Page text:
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Wan Routing-How is this working?

    I work for a technical college that includes a main campus and five remote campuses. Last Friday we switched carriers to TWC metro-e from another carrier. The old carrier was routing mpls from the main campus to the remote campuses through their cloud and every router interface (either g 0/0 or fa 0/0) resided in the same network. Now all remote campuses are connected to the TWC local office via layer 2 and then a 50 mb aggregate metro-e link delivers all of the traffic to the main campus. It is a very basic hub and spoke config. We are using layer 3 routed links to each of the sites with the main campus switch being the .1 and the remotes being .2, .3, .4, .5, & .6 in a standard class C network. We used EIGRP on each router in the same autonomous system. This seems to be working fine, but I'm not sure how. Everyone of those routers is in the same network sends data to the main campus router which is also in the same network. I would think for this to correctly work correctly the routers would to reside in separate networks or subinterfaces be setup. Can anyone shed some light on this for me? BTW Each FA 0/1 or g 0/1 interface is connected to a separate /24 network on the individual campuses. The main campus switch is a layer 3 Nexus 7010.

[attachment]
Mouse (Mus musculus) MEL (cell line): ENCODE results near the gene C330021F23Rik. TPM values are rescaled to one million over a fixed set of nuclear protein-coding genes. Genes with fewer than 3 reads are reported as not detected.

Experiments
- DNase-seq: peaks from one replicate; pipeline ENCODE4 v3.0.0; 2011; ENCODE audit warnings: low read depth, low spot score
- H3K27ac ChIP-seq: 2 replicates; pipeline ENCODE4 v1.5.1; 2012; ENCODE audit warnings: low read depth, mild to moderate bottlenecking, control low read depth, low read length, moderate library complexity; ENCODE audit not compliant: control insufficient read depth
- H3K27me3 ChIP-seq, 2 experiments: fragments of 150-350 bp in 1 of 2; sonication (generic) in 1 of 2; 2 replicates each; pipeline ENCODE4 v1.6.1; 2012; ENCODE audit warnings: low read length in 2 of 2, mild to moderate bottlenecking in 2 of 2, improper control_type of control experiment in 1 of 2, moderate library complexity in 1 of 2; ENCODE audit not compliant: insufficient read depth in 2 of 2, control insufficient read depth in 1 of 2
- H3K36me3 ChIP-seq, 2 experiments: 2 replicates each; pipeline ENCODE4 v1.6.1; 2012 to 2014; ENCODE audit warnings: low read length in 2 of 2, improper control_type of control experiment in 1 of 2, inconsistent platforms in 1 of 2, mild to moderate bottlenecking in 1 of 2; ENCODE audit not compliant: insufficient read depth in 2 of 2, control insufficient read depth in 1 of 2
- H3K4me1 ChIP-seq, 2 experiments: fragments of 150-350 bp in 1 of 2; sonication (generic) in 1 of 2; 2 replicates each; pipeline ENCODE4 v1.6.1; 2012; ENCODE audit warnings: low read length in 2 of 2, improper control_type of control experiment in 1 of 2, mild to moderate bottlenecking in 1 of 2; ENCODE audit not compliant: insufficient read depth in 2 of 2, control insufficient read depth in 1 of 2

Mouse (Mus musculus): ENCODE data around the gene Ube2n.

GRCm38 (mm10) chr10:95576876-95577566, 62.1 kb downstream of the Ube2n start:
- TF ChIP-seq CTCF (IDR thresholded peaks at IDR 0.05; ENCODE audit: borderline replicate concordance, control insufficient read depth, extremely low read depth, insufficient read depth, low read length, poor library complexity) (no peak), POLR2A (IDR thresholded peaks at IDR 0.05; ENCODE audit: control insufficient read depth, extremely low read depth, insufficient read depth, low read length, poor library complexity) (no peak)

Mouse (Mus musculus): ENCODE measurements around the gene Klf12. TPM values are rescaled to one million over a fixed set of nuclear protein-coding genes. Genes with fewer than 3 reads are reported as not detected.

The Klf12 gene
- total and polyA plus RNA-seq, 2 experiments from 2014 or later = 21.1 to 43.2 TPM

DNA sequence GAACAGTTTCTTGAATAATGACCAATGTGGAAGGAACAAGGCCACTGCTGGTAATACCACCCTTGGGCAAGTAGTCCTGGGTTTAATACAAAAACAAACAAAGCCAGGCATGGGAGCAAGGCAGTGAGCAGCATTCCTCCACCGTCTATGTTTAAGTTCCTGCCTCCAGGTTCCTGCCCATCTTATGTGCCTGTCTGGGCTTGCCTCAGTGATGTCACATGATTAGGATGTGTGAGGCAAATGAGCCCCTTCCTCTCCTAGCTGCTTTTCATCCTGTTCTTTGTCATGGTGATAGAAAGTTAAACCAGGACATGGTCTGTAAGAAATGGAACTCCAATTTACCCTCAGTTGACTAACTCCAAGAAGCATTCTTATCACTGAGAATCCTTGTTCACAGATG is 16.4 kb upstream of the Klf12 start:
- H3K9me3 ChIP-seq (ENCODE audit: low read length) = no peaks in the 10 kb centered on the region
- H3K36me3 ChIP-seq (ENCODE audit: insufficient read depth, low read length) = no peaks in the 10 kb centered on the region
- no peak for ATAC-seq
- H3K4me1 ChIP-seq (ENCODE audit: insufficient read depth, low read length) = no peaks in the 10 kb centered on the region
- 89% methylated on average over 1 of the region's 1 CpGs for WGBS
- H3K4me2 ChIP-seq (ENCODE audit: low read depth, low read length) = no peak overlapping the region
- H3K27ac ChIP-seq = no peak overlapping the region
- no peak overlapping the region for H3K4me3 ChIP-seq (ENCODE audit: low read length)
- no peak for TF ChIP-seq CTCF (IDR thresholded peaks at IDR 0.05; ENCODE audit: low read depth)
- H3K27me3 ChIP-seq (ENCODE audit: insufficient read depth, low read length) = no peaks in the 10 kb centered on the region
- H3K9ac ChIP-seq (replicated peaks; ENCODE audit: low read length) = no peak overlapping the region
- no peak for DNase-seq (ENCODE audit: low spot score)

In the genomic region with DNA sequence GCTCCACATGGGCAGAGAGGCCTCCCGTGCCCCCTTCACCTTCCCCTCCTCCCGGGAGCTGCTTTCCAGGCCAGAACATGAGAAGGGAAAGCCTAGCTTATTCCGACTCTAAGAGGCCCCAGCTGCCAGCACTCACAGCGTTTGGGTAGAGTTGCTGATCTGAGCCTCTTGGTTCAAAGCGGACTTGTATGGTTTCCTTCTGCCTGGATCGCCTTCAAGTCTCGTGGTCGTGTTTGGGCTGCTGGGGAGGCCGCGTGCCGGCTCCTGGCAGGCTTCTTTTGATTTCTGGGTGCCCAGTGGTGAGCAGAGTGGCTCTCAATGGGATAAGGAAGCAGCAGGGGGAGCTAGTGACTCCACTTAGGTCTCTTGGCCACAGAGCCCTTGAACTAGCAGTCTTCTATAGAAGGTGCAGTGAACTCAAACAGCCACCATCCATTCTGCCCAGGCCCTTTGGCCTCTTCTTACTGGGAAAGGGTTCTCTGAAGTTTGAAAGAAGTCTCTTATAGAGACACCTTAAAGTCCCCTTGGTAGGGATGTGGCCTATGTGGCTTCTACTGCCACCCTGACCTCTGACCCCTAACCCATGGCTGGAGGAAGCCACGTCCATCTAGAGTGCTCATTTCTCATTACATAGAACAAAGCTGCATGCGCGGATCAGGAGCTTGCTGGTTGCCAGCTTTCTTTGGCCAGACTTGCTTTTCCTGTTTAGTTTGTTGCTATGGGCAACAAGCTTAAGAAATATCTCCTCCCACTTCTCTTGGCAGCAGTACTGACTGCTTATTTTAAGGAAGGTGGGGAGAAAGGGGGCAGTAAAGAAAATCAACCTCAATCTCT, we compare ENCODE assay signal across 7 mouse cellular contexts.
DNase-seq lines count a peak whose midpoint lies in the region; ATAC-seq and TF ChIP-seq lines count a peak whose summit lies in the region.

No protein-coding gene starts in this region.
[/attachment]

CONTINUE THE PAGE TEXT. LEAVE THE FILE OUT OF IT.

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Wan Routing-How is this working?

Without seeing the exact syntax of how EIGRP is setup,  I'm fairly comfortable is saying this is a pretty vanilla setup for the routing protocol. For any interior gateway routing protocol to function there needs to be some common address scheme. In your case, the hosts you listed are all part of one subnet (I'm guessing). that takes care of the Routers understanding who their neighbors are.

Within each config, it is possible to have multiple seperate "networks" and let the Routers advertise what ever they need to advertise. Bot for the routers to see each other there needs to be a  common ground.

Subinterfaces are nothing more than a logcial means to break up an interface for other routing uses. In your case, with one physical path out, it doesnt make sense to use subinterfaces on the spoke side.

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